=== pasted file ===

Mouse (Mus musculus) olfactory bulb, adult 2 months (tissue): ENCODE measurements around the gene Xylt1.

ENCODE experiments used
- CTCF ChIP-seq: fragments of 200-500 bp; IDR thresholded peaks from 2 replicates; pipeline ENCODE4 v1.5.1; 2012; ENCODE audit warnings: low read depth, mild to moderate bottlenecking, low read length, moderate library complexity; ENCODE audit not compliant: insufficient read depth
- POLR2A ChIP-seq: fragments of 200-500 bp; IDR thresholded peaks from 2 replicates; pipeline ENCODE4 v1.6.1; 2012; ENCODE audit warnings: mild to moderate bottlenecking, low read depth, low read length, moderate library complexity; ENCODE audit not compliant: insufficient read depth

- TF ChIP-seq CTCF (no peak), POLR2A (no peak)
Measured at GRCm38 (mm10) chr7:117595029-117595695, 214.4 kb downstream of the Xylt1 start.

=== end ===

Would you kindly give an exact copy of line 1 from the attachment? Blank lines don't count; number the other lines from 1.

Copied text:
Mouse (Mus musculus) olfactory bulb, adult 2 months (tissue): ENCODE measurements around the gene Xylt1.